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  • Writer's pictureSeb Falk

Precision and accuracy in medieval astronomy

Updated: May 13, 2020

What is the difference between precision and accuracy?

In modern English they are used almost interchangeably.  But there is a difference, of course.  I wonder what time it is now, when you are reading this.  Is it about eleven o’ clock?  Or is it 09:34?  Of course, I have no way of knowing which of those guesses is more accurate.  But the second is obviously more precise.

That distinction may be more or less clear to us.  But that wasn’t always the case for medieval astronomers.  What if I were to refine my guess, and say you’re reading this at 09:34:27?  Is that any better? It’s obviously more precise.  But when is it preferable to be more precise?  The answer to that might be more complicated than it appears.  In general, we might say that precision is only preferable when it increases accuracy.  But medieval scholars didn’t always see it the same way.

I study astronomical tables.  Take a look at this amazing digitised version for an example.  That link points to a table of the daily precession of the stars and planetary apogees.  It's a lot more exciting than it sounds!

(Here’s a brief astronomical explanation: skip it if you want…  Precession is the phenomenon that means that the stars appear to move very gradually around the sky, so that they’re not in exactly the same place from year to year.  I don’t mean the obvious daily rotation around the North Star that’s caused by the Earth spinning on its axis – I mean a much slower change, caused by a “wobble” in the tilt of the Earth’s axis.  The stars are moving 1° every 72 years – pretty hard to spot, but it explains why, right now, the Sun is still just about “in” the constellation Sagittarius (i.e. in front of those stars) even though it ought to be passing from Capricorn into Aquarius.  To be clear: the astrologers haven’t got that wrong, because when they say it’s the cusp of Aquarius, they mean the Sun has gone 120° around the sky (in modern terms, we’ve completed a third of our orbit) since the last equinox.  It’s just that the background of stars has moved since the Ancient Greeks assigned them to their positions between equinoxes and solstices.)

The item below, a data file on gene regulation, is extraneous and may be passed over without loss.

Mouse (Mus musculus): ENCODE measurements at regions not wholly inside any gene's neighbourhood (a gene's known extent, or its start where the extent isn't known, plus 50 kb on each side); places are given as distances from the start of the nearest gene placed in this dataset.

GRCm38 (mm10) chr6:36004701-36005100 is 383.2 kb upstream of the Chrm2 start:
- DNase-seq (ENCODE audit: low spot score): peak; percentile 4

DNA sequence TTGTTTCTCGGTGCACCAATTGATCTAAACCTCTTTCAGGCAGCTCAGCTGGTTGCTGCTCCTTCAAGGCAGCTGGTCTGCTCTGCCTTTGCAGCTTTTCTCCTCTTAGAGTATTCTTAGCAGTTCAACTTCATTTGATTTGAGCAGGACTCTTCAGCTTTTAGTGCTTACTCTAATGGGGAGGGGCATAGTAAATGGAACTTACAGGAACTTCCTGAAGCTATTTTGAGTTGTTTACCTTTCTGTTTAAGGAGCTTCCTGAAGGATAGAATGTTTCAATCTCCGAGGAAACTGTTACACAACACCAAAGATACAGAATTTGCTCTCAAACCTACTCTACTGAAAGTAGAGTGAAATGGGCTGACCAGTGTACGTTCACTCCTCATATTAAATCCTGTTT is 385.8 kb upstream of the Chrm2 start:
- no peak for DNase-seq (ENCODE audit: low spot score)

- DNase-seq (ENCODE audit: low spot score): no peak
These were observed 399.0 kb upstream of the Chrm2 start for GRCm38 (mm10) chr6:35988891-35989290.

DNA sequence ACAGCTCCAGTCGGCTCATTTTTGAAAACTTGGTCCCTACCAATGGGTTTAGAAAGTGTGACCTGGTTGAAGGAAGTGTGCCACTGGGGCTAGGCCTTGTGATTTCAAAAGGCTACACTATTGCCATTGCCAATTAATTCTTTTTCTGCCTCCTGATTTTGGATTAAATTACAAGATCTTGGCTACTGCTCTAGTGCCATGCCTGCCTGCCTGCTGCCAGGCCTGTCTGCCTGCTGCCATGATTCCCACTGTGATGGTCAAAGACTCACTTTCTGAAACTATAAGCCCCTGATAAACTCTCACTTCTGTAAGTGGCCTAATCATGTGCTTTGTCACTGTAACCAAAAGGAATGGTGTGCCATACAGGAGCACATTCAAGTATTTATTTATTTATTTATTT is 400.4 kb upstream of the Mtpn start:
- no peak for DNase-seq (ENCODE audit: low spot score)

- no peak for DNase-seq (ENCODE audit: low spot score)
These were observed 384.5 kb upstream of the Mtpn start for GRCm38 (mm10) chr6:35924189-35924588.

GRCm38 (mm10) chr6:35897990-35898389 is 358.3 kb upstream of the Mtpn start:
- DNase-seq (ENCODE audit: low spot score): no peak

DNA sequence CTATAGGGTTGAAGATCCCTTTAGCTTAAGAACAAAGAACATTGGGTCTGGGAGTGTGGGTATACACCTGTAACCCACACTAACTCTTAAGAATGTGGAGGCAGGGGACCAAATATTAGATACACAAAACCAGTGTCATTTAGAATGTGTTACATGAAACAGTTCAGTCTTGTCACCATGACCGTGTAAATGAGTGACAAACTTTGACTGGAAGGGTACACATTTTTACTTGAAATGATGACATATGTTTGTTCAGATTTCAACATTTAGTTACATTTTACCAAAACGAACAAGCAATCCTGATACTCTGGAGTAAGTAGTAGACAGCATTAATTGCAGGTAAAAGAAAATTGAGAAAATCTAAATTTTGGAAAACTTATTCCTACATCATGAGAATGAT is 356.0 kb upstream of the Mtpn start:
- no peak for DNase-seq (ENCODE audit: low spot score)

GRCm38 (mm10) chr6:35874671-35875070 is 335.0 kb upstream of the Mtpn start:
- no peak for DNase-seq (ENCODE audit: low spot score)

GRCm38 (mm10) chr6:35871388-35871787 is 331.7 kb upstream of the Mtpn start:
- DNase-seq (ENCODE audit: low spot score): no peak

So what?  The point is, precession is a VERY slow motion.  It’s obviously almost impossible to observe with the naked eye.  It’s impressive enough that ancient astronomers had even noticed it, so we shouldn’t be surprised that their estimate of the rate was a bit different from ours.  That’s why the table I linked above represents a precession of 1° every 136 years (their theory of precession included a separate, non-linear component that made up most of the difference).

But I said above that that table is a table of DAILY precession.  What’s the point of tabulating daily values for something that changes one degree every 136 years?!

Good question! Here’s another one: What’s the point of tabulating those daily values to a precision of billionths of billionths of degrees?!  I don’t even know what a billionth of a billionth of a degree is called, but that is the precision represented by the daily value of 0;0,0,4,20,41,17,12,26,37.  (That’s a sexagesimal number: 0°, 0 minutes, 0 seconds, 4 thirds… In decimal terms it’s 0.0000201148235466718.)  The 37 in the final column of the table is 3.67 x 10-15.  To put that in context, that’s one 98,000,000,000,000,000th part of a complete circle. It would take approximately 750 billion years for these daily 37s to accumulate to even a degree’s difference.

That level of precision in the tables clearly didn’t arise from naked-eye observation of the stars.  No, it’s a result of the way the tables were computed.  And astronomers clearly realised that – they understood that such precision was unobservable.  Yet they maintained it when they copied and recomputed the tables.  Why?  Because, I suppose, they reckoned that more precision is better than less.  To put it another way: you say why keep those 37s?  They would say, what makes you so sure you can get rid of them?

Isn’t that silly?  Hold on a moment – you may not be much better.  A friend of mine recently posted this on Facebook:

I know how these things work: authors of recipe books work out their recipes in their own ways.  Delia Smith was obviously used to using pounds and ounces.  She used 2 oz of sugar.  2 oz is about 56.75g, but no editor will let that go into the published cookbook.  So it gets rounded down to 50g.  Then when Delia calls for 6 oz (about 170.25g), it gets rounded up to 175g.

Here’s the weird bit: I know this is what’s happening – I even have a magnetic converter on my fridge door that tells me that 2 oz is 50g and 6 oz is 175g.  But that doesn’t stop me measuring out the quantities with exaggerated care, paying attention to the slightest fluctuation on the scales.  And what about the eggs?  I’m precise to the last gram of sugar even in recipes that use eggs, when I’m well aware that the size of eggs can vary widely.  If I can sustain this kind of cognitive dissonance, perhaps I shouldn’t be too critical of the medieval astronomers.

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